ByMichael Johnson, writer at Creators.co
I'm a regular guy with regular opinons about regular things.
Michael Johnson

As it stands, Girls Trip is one of the funniest movies of 2017 and Wonder Woman has been owning the summer, shocking Hollywood by becoming the highest grossing film directed by a woman (Patty Jenkins). While that may seem like triumphant feat for both movies, it only further highlights a problem that continues to plague the industry.

Ultimately, the lack of inclusion and diversity is an issue that continues to garner social and media attention. And unfortunately — in an interview with Variety — USC's founder and director of Media, Diversity, & Social Change Initiative, Dr. Stacy L. Smith, said that the studios are still failing to get the message:

"These are embarrassing findings to a progressive industry that cares deeply about inclusion. The activism is clearly not reaching studio decision makers.”

From 2007 to 2016 (excluding 2011), the USC study analyzed nearly 40,000 characters from 900 films, including the top 100 movies of 2016. The results concluded that representations among the community, race, gender, and disability across the film industry hadn't changed. In fact, the number of women that had speaking roles hadn't changed from 2015 to 2016 with just 31.4 percent, albeit a 1.4 percent increase from 2007.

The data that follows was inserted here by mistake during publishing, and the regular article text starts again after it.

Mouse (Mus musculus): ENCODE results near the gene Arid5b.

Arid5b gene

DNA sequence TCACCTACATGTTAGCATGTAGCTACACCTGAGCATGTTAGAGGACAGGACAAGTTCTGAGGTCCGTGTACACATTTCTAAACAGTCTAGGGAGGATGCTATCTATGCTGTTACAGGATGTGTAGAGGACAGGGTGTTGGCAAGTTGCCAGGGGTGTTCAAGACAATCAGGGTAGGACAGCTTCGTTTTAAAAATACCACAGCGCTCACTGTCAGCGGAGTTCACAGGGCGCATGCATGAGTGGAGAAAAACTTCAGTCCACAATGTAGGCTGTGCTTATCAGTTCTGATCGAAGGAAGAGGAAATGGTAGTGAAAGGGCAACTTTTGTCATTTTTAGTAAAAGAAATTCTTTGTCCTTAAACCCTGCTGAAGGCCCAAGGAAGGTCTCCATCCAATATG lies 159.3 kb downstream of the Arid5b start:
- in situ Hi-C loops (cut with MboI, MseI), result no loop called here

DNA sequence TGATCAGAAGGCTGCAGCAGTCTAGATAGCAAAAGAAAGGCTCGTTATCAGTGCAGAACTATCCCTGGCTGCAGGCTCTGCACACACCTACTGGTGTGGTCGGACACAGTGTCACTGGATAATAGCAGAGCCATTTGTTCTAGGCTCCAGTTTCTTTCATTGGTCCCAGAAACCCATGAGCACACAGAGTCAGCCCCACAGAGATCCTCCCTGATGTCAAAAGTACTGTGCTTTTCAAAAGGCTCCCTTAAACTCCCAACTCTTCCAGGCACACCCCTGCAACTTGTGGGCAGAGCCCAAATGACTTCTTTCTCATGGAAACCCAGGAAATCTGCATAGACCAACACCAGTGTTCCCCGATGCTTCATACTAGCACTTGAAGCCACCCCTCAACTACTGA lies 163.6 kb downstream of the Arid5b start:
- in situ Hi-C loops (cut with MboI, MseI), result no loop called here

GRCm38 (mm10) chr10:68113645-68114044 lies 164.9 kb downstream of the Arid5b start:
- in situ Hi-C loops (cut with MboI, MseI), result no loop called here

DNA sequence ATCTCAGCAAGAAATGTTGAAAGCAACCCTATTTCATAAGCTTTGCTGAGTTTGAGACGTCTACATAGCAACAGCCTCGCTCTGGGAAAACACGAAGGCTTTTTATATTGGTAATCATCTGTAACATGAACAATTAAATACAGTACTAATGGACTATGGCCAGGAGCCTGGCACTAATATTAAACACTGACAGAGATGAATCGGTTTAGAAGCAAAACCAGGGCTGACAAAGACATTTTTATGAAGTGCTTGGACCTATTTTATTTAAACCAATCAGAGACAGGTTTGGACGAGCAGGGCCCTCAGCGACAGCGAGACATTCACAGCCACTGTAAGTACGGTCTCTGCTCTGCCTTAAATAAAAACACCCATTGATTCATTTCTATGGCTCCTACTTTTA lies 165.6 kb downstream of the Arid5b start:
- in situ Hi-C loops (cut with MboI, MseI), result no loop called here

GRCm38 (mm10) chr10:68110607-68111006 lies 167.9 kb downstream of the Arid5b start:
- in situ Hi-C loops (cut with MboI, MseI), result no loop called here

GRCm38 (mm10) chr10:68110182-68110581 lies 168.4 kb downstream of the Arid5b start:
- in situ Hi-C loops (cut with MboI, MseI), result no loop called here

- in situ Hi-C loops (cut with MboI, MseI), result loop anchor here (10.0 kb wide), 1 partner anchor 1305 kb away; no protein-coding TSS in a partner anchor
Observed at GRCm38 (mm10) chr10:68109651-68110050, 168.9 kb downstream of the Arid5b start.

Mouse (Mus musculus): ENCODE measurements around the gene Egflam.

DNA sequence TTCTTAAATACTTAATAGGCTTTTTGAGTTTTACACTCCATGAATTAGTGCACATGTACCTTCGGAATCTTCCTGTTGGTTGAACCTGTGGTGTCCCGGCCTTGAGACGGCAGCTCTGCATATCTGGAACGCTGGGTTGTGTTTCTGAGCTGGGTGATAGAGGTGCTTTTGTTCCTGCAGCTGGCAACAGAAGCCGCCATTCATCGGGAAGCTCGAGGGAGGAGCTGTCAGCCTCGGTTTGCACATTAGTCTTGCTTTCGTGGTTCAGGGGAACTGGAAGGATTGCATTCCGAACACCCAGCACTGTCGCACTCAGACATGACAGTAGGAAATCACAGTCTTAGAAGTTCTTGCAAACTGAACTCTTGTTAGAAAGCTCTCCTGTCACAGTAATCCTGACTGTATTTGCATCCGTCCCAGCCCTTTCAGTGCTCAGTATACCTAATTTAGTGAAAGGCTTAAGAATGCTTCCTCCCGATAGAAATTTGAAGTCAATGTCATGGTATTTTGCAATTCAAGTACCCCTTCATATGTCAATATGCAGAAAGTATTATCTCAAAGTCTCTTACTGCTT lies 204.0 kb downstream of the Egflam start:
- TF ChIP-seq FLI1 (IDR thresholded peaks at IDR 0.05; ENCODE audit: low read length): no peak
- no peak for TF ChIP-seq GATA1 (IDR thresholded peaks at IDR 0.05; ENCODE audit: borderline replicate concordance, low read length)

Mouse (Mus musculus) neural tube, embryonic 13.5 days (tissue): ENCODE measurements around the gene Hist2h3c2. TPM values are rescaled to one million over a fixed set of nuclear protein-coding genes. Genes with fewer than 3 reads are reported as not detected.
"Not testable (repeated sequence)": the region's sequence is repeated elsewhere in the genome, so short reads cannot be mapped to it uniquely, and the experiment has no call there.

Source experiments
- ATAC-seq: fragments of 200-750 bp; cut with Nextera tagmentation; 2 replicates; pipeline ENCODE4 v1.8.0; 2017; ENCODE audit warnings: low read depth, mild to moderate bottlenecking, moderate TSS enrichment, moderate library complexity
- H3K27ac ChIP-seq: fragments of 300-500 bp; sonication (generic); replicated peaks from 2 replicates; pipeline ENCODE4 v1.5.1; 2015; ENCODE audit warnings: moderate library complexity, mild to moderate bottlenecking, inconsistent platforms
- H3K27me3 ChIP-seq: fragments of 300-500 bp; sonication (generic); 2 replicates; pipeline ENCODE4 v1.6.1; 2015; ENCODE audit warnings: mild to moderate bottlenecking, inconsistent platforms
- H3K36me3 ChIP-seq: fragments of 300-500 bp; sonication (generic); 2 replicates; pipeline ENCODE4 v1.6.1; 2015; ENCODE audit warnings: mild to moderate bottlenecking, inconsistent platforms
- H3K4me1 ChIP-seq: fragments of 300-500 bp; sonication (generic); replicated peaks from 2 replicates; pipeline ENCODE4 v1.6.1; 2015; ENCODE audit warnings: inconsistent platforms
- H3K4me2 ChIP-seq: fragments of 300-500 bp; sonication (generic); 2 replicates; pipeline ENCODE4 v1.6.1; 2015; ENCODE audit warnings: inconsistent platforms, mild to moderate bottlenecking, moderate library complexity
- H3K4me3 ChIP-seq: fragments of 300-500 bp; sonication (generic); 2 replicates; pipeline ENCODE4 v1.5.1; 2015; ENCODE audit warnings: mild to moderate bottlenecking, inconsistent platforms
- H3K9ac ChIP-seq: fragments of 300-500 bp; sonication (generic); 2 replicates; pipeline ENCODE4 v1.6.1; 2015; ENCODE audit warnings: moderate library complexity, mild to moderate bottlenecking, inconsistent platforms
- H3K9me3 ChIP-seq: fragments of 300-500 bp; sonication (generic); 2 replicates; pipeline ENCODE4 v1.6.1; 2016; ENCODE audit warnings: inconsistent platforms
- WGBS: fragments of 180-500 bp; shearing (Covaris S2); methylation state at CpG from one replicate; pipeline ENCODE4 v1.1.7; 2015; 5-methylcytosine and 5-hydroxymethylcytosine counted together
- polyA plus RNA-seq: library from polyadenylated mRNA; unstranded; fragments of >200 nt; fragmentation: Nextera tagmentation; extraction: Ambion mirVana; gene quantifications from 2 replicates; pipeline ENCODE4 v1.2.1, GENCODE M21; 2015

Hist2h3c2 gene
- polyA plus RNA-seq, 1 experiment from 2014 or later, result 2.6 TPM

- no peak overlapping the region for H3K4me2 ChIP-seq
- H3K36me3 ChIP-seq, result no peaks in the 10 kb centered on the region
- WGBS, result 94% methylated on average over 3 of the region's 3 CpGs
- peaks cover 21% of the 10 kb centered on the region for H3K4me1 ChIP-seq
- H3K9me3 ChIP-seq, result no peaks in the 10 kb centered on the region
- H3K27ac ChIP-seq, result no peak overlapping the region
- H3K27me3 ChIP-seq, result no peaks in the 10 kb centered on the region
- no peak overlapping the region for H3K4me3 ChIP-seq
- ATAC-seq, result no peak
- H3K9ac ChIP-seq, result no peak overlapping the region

What's even more alarming is that only 34 out of 100 movies in 2016 had a female lead or co-lead, which is just two more than 2015. In addition to the low number of leads, there weren't any female speaking roles from the LGBTQ or Hispanic/Latino community in 72 out of 100 films in 2016. And sadly, women aren't the only group being excluded from films.

70 Percent Of Speaking Roles Went To White Actors

Despite movies like Queen of Katwe, Moonlight, Jungle Book, Moana, and Fences, 2016 wasn't as racially diverse as we might have thought. The USC study showed that over 70 percent of speaking roles were white, 16.3 percent were African American, 5.7 percent were Asian, and just 3.1 percent were of Hispanic/Latino heritage. And all of this comes despite the fact that both Asian and African Americans went to the movies more in 2016 than in 2015.

According to Variety, the 5.6 million African Americans that went to the movies doubled since the previous year, making up 15 percent of moviegoers. Similarly, 3.9 million Asians went to the movies.

Should Hollywood Studios Take Affirmative Action?

Behind the camera, things haven't faired much better for studios like until Ryan Coogler's . Women only make up 4.2 percent of directors and 1.7 percent of composers and it appears that no matter how much fans complain about the lack of diversity (or celebrities like Jada Pinkett Smith boycott the Oscars), Hollywood studios aren't budging. The question is, what can be done to change it? Should studios be forced to take affirmative action on the matter?

Ultimately, it shouldn't have to come to that, but with the lack of inclusion and the unbalanced diversity scale, a solution is needed. We'll see if things will improve over the next nine to ten years, but we shouldn't have to wait that long.

What do you think should be done to increase diversity? Please leave a comment below.

[Source: Variety]

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